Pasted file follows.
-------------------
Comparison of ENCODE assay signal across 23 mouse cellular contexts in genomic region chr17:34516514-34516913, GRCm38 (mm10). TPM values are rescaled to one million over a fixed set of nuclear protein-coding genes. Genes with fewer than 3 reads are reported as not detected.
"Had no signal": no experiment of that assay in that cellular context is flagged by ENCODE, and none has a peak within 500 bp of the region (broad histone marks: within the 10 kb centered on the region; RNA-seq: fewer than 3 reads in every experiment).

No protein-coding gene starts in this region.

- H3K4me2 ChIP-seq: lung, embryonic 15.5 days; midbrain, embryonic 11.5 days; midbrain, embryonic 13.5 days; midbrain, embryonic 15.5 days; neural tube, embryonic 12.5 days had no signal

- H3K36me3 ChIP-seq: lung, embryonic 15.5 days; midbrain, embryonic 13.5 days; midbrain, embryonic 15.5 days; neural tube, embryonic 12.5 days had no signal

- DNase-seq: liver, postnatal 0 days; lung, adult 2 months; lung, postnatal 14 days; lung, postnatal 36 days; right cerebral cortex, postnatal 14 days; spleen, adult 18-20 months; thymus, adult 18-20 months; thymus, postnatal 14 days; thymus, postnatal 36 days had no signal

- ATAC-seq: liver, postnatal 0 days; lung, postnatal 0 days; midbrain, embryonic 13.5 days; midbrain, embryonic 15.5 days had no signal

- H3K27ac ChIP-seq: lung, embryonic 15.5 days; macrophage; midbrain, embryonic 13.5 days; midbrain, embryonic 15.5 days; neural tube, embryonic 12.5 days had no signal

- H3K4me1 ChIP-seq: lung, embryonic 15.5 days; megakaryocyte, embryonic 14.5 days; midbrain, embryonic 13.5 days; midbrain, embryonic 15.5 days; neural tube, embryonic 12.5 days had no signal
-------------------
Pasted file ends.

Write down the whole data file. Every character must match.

Comparison of ENCODE assay signal across 23 mouse cellular contexts in genomic region chr17:34516514-34516913, GRCm38 (mm10). TPM values are rescaled to one million over a fixed set of nuclear protein-coding genes. Genes with fewer than 3 reads are reported as not detected.
"Had no signal": no experiment of that assay in that cellular context is flagged by ENCODE, and none has a peak within 500 bp of the region (broad histone marks: within the 10 kb centered on the region; RNA-seq: fewer than 3 reads in every experiment).

No protein-coding gene starts in this region.

- H3K4me2 ChIP-seq: lung, embryonic 15.5 days; midbrain, embryonic 11.5 days; midbrain, embryonic 13.5 days; midbrain, embryonic 15.5 days; neural tube, embryonic 12.5 days had no signal

- H3K36me3 ChIP-seq: lung, embryonic 15.5 days; midbrain, embryonic 13.5 days; midbrain, embryonic 15.5 days; neural tube, embryonic 12.5 days had no signal

- DNase-seq: liver, postnatal 0 days; lung, adult 2 months; lung, postnatal 14 days; lung, postnatal 36 days; right cerebral cortex, postnatal 14 days; spleen, adult 18-20 months; thymus, adult 18-20 months; thymus, postnatal 14 days; thymus, postnatal 36 days had no signal

- ATAC-seq: liver, postnatal 0 days; lung, postnatal 0 days; midbrain, embryonic 13.5 days; midbrain, embryonic 15.5 days had no signal

- H3K27ac ChIP-seq: lung, embryonic 15.5 days; macrophage; midbrain, embryonic 13.5 days; midbrain, embryonic 15.5 days; neural tube, embryonic 12.5 days had no signal

- H3K4me1 ChIP-seq: lung, embryonic 15.5 days; megakaryocyte, embryonic 14.5 days; midbrain, embryonic 13.5 days; midbrain, embryonic 15.5 days; neural tube, embryonic 12.5 days had no signal